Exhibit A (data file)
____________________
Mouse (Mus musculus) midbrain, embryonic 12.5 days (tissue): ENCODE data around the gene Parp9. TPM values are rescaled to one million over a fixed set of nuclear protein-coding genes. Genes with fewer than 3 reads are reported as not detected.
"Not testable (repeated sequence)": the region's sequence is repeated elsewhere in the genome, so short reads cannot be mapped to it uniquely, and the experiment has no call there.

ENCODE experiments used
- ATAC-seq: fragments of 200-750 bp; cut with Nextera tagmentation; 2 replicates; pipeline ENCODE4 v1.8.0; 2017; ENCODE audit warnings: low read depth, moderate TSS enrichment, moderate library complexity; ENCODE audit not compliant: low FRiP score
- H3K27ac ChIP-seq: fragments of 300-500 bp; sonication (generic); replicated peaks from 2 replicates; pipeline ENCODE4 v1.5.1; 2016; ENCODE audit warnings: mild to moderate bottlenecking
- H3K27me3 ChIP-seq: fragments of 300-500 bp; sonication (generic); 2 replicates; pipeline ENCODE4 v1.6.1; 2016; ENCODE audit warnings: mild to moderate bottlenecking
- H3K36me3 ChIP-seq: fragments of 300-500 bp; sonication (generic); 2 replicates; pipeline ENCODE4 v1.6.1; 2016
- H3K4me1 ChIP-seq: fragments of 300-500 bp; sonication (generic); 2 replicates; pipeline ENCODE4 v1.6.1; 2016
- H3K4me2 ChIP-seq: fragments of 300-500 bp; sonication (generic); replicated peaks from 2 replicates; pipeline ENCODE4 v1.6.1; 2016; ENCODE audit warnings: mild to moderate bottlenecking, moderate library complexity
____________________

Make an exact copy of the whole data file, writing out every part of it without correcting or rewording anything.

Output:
Mouse (Mus musculus) midbrain, embryonic 12.5 days (tissue): ENCODE data around the gene Parp9. TPM values are rescaled to one million over a fixed set of nuclear protein-coding genes. Genes with fewer than 3 reads are reported as not detected.
"Not testable (repeated sequence)": the region's sequence is repeated elsewhere in the genome, so short reads cannot be mapped to it uniquely, and the experiment has no call there.

ENCODE experiments used
- ATAC-seq: fragments of 200-750 bp; cut with Nextera tagmentation; 2 replicates; pipeline ENCODE4 v1.8.0; 2017; ENCODE audit warnings: low read depth, moderate TSS enrichment, moderate library complexity; ENCODE audit not compliant: low FRiP score
- H3K27ac ChIP-seq: fragments of 300-500 bp; sonication (generic); replicated peaks from 2 replicates; pipeline ENCODE4 v1.5.1; 2016; ENCODE audit warnings: mild to moderate bottlenecking
- H3K27me3 ChIP-seq: fragments of 300-500 bp; sonication (generic); 2 replicates; pipeline ENCODE4 v1.6.1; 2016; ENCODE audit warnings: mild to moderate bottlenecking
- H3K36me3 ChIP-seq: fragments of 300-500 bp; sonication (generic); 2 replicates; pipeline ENCODE4 v1.6.1; 2016
- H3K4me1 ChIP-seq: fragments of 300-500 bp; sonication (generic); 2 replicates; pipeline ENCODE4 v1.6.1; 2016
- H3K4me2 ChIP-seq: fragments of 300-500 bp; sonication (generic); replicated peaks from 2 replicates; pipeline ENCODE4 v1.6.1; 2016; ENCODE audit warnings: mild to moderate bottlenecking, moderate library complexity